(1470 words – 5 min read) So, you have a script, a screenplay, an advertising agency storyboard, or written images, and now it is time to bring it life, to translate these words onto the screen. By creating a sequence of different kinds of shots—wide shots, medium shots, close-ups, tracking shots, high angle/low angle shots—you tell a visual story. That’s scene blocking.
It is up to you, the director, to look at the needs of the story and work out what is going to give you the best emotive outcome for each scene.
What to consider when blocking a scene
The camera angle determines both audience viewpoint and the area covered in the shot. So, each time a camera is moved to a new setup, two questions need to be answered:
- What is the best viewpoint for capturing this part of the story?
- How much area needs to be included in the shot?
A cleverly planned camera angle can heighten the dramatic visualisation of the story. A shoddly-picked shot can confuse or distract the audience.
Who’s in charge of picking the camera angle
Now, since the cameraman positions the camera, it is generally he or she who makes the final decision on viewpoint and area, based on the director’s wishes. Directors vary in their approach to the camera angle question. Some leave it up to the cameraman, while others work more closely with the cameraman in arriving at the precise placement for each shot.
For me, when you hire a Director of Photography, that’s what you should get: a director of photography, not a camera operator. It is quite frustrating when, having briefed the camera person on a camera angle, the size of lens, and the depth of field, they still wait to be told the area to be framed and what to focus on.
I do like the collaborative relationship though, where you rely on input and opinions from the DoP. The director has so many things to consider on set that it is comforting to know that someone else is thinking about the story, too.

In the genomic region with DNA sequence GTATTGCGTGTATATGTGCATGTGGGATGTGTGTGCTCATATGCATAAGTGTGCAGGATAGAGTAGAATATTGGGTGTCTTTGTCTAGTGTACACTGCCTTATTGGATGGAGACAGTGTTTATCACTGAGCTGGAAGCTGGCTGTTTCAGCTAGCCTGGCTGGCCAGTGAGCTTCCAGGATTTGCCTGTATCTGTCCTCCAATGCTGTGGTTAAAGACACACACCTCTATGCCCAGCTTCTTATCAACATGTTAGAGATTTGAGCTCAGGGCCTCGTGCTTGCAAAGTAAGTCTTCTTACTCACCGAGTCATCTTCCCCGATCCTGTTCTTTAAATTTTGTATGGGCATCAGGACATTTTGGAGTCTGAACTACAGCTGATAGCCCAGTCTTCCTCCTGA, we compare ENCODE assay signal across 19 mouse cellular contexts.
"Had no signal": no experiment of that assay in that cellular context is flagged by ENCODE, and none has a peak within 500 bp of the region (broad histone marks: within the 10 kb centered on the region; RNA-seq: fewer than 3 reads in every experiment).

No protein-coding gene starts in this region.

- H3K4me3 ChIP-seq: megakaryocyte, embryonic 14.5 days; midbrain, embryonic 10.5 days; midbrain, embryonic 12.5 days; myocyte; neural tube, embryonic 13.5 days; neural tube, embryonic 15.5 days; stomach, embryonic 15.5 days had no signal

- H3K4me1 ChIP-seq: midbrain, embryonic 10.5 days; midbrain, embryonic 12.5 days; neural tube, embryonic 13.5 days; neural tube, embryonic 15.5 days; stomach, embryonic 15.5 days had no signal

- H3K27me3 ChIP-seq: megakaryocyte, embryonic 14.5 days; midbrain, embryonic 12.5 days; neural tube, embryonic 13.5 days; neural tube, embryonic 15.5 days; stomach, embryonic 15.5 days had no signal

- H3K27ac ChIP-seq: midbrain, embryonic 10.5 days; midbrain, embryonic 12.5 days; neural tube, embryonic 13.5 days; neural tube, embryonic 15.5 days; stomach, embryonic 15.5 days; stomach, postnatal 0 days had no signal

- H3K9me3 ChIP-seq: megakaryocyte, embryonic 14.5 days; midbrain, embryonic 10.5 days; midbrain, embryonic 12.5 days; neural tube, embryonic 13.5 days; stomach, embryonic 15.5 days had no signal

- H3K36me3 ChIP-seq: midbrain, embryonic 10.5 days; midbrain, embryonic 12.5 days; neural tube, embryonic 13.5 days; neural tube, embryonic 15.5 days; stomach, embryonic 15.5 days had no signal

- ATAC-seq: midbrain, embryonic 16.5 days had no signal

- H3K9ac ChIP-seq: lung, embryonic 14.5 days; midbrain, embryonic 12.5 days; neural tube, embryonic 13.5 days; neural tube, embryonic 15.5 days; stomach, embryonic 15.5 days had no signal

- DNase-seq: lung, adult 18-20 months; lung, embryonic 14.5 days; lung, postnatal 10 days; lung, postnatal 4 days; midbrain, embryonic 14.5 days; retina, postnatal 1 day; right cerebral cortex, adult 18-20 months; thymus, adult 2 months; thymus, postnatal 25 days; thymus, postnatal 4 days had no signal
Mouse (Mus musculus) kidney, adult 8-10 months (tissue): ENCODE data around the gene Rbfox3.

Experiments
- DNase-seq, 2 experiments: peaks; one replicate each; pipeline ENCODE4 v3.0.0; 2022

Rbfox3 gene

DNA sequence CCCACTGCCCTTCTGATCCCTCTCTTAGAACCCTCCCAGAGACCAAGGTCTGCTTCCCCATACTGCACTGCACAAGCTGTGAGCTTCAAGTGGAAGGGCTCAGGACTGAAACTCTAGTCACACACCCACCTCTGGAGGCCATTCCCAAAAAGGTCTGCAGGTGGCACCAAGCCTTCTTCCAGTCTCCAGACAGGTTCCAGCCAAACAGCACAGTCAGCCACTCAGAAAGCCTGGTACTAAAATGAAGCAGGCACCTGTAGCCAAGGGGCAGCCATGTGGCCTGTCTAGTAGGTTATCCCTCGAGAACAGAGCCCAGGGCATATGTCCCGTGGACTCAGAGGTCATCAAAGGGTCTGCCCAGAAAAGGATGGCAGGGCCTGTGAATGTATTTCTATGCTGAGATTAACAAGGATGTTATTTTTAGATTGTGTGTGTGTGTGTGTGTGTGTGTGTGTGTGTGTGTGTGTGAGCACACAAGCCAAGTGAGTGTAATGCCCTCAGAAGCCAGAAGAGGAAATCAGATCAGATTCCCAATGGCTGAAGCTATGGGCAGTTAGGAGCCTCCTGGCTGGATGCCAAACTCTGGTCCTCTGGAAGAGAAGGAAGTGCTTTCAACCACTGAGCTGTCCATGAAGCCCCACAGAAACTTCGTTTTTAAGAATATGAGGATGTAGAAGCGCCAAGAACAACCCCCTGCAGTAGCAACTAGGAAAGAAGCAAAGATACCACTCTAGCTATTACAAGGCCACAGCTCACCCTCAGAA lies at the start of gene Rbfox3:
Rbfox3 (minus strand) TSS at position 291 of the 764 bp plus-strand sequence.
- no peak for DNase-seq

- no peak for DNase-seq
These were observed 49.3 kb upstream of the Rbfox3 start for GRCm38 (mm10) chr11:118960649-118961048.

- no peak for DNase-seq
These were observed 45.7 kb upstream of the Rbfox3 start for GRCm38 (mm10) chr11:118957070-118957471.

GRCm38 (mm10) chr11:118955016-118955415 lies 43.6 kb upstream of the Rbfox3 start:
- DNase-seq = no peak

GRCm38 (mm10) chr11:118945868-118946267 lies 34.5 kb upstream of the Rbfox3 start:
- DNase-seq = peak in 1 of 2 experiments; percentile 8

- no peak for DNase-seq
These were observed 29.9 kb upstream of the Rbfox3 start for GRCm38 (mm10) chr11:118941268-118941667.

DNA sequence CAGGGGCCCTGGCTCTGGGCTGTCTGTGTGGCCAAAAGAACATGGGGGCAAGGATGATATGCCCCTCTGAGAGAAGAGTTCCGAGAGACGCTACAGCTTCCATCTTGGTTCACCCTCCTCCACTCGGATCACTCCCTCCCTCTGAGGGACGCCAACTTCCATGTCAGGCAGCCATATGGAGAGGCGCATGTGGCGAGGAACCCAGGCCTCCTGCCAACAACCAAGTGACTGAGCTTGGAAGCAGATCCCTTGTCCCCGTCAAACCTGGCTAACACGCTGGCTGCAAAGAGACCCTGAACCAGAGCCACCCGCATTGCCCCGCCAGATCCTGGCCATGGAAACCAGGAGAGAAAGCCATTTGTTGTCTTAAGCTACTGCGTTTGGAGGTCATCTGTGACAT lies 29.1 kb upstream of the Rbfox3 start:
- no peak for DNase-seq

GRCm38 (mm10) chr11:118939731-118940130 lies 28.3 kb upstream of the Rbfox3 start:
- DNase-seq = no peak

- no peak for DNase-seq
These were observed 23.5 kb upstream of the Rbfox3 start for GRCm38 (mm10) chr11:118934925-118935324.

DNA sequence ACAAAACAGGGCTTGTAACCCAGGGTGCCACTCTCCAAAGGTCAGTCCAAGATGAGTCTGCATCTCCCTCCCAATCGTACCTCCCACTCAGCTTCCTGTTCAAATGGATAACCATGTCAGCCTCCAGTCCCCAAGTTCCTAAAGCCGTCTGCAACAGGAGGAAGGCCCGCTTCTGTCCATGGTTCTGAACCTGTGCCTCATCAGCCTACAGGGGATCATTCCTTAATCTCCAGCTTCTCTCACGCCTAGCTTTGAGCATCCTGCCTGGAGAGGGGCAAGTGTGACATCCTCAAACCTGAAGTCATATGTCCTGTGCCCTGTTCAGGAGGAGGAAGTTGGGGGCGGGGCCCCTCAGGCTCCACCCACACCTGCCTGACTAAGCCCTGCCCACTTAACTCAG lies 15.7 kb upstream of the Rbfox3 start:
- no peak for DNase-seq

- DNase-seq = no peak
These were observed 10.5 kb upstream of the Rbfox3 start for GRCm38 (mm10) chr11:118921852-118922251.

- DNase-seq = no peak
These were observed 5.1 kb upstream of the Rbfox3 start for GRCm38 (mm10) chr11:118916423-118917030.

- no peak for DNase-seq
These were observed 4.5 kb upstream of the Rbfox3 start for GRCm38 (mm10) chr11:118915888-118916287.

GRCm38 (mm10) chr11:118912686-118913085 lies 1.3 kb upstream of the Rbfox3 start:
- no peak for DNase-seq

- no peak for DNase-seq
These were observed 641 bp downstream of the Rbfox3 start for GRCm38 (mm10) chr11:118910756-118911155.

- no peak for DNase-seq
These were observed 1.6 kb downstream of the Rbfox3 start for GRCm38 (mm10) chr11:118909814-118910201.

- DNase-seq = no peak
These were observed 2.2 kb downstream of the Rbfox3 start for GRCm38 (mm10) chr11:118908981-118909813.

Type of Lens
And it is most important that directors know not only the camera angle that best communicates a mood in a scene, but also the type of lens to be used.
For example, a 14mm wide-angle lens close-up of a person with a wide depth of field (that’s the amount of the shot that is in focus) has a totally different emotional take-out for the audience than an 85mm lens with a narrow depth of field. And try not to be too clever or slick with your camera shots, to show how innovative you are. The audience will turn off. The best camera angles are those the audience is not aware of. It just flows.
But it’s more about trusting your instinct and common sense. You wouldn’t be on a high-angle wide shot of a woman crying emotionally, when you want the person’s feelings to fill the screen. If you want the viewer to linger in the moment, to bathe in the scene, then we can use a camera dolly, without cutting. Or, if you want to hasten the pace of the story, you use lots of different angles and cutaways. Today’s films are much faster paced, and the audience is far more sophisticated, so it is important to involve the viewer more deeply in the story and more quickly.
Example of scene blocking for advertising
Even in the frantic-paced corporate world, the viewer, who was content to sit down and watch a 15-minute video about a company back in the 1990s, is so time-poor and so much savvier nowadays, that he or she needs to be entertained, educated and informed in a quarter of that time.
I recall a commercial that I directed for an Indonesian client where the agency storyboard had a number of shots of a little boy watching TV with his grandma, while he casually mixes a sachet of powdered milk. Then, his mother walks in and asks the grandma, has she made his grandson his milk yet? To which he replied, “Uh huh.”
Lots of shots.
Very fast cutting.
A little predictable.
So in my director’s treatment / scene blocking, I suggested a one-shot commercial, where we match dissolve between the boy’s actions. Meanwhile, the grandma is totally engrossed in the Indian Bollywood movie that we hear off camera, but never see. The boy is also engrossed in the movie, but he manages to watch and react while making his cup of milk at the same time from a water dispenser on the edge of frame.